Another, truly beautiful interpretation of Abd-El-Kader was also made by the aforementioned firm Duméril (Fig. 8). Characteristic of the designs of this illustrious factory is that their portraits are usually modest but very specific. Their Abd-El-Kader pipe shows a serene stylization of the face in combination with a simple effect of the clothing on the bust. Moreover, the Hercules head is left out. However, the stem is very subtly designed to end in a cylindrical sleeve. This pipe bowl is more recent and dates probably only in the late 1850s. In the meantime, the Abd-El-Kader bust was well known so that a reference to the sitter with a text was no longer necessary. It is certain that Duméril did not achieve commercial success with this particular variant, in contrast to Fiolet's designs. In fact, this pipe design was launched too late. Duméril connected only to the aftermath of the fad around Abd-El-Kader with this creation. For the smoker then, this version was seen as a romantic youth portrait. It is clear that the popularity of Abd-El-Kader was so great that several pipe factories portrayed the subject. Fiolet, however, seems the initiator and has been followed in its creation in three countries. Other factories came to own designs.

Variants from elsewhere
The enthusiasm for Abd-El-Kader pipe by Fiolet did not go unnoticed by the other pipe factories. The portrait pipe of Abd-El-Kader, with or without the Hercules head, will certainly also be taken into production by smaller French pipe factories. Of these workshops, however, few pipes are known, and among them there are no Abd-El-Kader portraits. The fascinating interaction between the designs of the leading factories and the smaller, mostly locally operating companies has hardly been investigated yet and in the future undoubtedly unexpected examples will emerge.

Fig. 9a. APM documentatie
Fig. 9b. APM documentatie
Fig. 10a. APM 14.360
Fig. 10b. APM 14.360

The portrait of Abd-El-Kader, however, was copied freely by other leading French factories. The serene version of Duméril (see Fig. 8) has already been discussed. The company Blanc-Garin & Guyot from Givet describes two pipes with this person in the catalogue of around 1840. The oldest is included under shape number 228 and is a beautiful portrait of the still youthful Abd-El-Kader, modelled according to her own insight (Fig. 9). With this bust, a flamboyant cloth-like scarf is draped around his head, leaving only the face with a moustache visible. The bust is smooth on the underside. About two years later, the same design will be launched in smaller size under shape number 246 (Fig. 10). Here too, a second size underlines the great popularity of the subject. The third version of Blanc-Garin is included under shape number 274 and is called "Abdel-Kader nouveau" to distinguish it from the former. Unfortunately, this design is not shown in the catalogue. We can assume that it was an updated design of a somewhat older person. Finally, in a later time, Blanc-Garin created a shop window pipe, which will be discussed in the next section.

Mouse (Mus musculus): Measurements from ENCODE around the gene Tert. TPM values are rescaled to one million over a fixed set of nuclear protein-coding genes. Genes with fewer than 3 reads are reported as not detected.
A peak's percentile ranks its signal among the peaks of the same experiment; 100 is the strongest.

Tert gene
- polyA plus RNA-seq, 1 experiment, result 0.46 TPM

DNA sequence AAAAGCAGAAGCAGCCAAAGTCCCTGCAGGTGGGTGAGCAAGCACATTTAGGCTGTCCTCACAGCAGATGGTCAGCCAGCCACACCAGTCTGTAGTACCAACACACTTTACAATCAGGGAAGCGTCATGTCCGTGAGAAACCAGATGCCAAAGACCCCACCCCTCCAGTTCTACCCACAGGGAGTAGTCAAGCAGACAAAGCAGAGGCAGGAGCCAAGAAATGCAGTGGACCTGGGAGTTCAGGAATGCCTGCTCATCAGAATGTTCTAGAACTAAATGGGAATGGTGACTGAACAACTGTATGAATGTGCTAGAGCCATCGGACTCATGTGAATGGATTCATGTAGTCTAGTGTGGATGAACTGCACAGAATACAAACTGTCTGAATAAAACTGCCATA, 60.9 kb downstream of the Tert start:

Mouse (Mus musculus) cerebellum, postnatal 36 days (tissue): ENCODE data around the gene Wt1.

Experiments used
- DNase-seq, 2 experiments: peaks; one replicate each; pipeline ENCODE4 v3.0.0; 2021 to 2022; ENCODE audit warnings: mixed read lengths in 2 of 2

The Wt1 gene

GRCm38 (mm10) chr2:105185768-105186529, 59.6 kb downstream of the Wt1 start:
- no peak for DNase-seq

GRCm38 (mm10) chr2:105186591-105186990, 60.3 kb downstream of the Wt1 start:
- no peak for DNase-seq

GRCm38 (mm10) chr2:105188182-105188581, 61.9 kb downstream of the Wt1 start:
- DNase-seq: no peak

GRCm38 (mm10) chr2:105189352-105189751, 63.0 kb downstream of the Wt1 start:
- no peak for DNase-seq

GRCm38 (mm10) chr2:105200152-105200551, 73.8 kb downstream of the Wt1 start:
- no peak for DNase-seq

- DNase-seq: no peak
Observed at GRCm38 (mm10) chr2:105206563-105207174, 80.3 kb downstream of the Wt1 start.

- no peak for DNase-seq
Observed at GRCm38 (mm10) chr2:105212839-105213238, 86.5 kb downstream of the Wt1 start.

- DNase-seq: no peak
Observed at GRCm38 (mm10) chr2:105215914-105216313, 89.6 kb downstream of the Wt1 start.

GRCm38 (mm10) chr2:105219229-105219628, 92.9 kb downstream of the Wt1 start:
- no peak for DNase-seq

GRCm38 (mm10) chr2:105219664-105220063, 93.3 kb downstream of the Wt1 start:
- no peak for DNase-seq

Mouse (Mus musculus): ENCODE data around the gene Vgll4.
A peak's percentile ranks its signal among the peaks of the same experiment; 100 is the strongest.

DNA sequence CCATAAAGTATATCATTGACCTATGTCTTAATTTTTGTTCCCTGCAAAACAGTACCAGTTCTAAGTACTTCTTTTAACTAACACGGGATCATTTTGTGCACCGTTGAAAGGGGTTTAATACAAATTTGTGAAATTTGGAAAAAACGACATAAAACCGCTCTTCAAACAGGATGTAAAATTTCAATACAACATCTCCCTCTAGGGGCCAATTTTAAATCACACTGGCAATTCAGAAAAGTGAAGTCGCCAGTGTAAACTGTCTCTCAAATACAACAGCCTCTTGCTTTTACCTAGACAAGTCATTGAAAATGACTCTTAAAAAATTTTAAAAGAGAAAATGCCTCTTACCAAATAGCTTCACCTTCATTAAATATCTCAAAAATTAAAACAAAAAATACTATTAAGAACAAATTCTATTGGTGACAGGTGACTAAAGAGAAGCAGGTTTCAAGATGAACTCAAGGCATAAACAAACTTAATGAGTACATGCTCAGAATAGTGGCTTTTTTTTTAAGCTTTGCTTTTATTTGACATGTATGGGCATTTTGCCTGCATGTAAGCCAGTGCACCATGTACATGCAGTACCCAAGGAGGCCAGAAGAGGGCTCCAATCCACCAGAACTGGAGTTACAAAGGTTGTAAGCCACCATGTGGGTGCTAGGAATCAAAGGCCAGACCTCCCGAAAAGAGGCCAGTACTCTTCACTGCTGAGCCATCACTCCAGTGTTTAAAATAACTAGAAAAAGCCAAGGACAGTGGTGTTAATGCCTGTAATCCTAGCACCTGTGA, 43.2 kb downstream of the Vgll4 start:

Fig. 11a. APM documentatie
Fig. 11b. APM documentatie

As far as the foreign factories are concerned, we see that only the Fiolet version is reproduced. No less than three centres have copied this design. In the Belgian Meuse region, the Wingender-Knoedgen company from Chokier copied an Abd-El-Kader pipe bowl from Fiolet depicted in their catalogue of about 1850 (Fig. 11). Below shape number 117 we see this portrait, interestingly enough, the Hercules head is omitted. Apparently Wingender saw a design with good sales opportunities in this pipe shape, but made an adjustment for the sake of the market. The reason must be that Wingender-Knoedgen sold its products mainly in Belgium and there was no commercial value for the offering of a French political figure. The name of the image was simplified to le Marin, not a very fanciful indication given the very specific depiction. A name like le corsaire or the pirate had been more appropriate, for instance. The turban does not fit well with a sailor, unless it is an oriental pirate.

Fig. 12a. APM 16.095
Fig. 12b. APM 16.095
Fig. 12c. APM 16.095
Fig. 12d. APM 16.095

The design of the Abd-El-Kader pipe from Fiolet has become even more widespread. In the German Westerwald, Fiolet's pipe design has been adopted unchanged, albeit with a somewhat less subtle detailing. This corresponds with the image we have of the industry in this German area where copying with a certain simplification was standard. A beautiful version of this pipe has emerged as an excavated pipe (Fig. 12). A second example can be found in the catalogue of Müllenbach und Thewald from Höhr under shape number 230.

Fig. 13a. APM 8.334a
Fig. 13b. APM 8.334a

In Ruhla in Thuringia in Germany the Abd-El-Kader version of Fiolet was also followed, processed unaltered into a pipe (Fig. 13). The unscrupulous copying of pipe designs was customary in Ruhla, this region was more of a production centre than a place of artistic merit and originality. The Ruhla factory didn’t work with press moulded pipe clay, but with a fine yellow-tinted or pink-red slip casting clay instead. Such products carry the exclusive name siderolith, to emphasize the fineness and particularity of the material. They were finished with a solid paint in colour ranging from dark brown to bright red. The hollow-walled, light-weight products have a strong resemblance to the luxury press meerschaum and the sales price was far above that of the clay pipe.

It is clear that the Fiolet firm had a lot of influence with its Abd-El-Kader portrait pipe. Incidentally, copying applies mainly to those factories that did not design themselves but based themselves on the products of other companies. The high-profile French pipe factories employed a designer themselves and made sure that they served the market with original designs.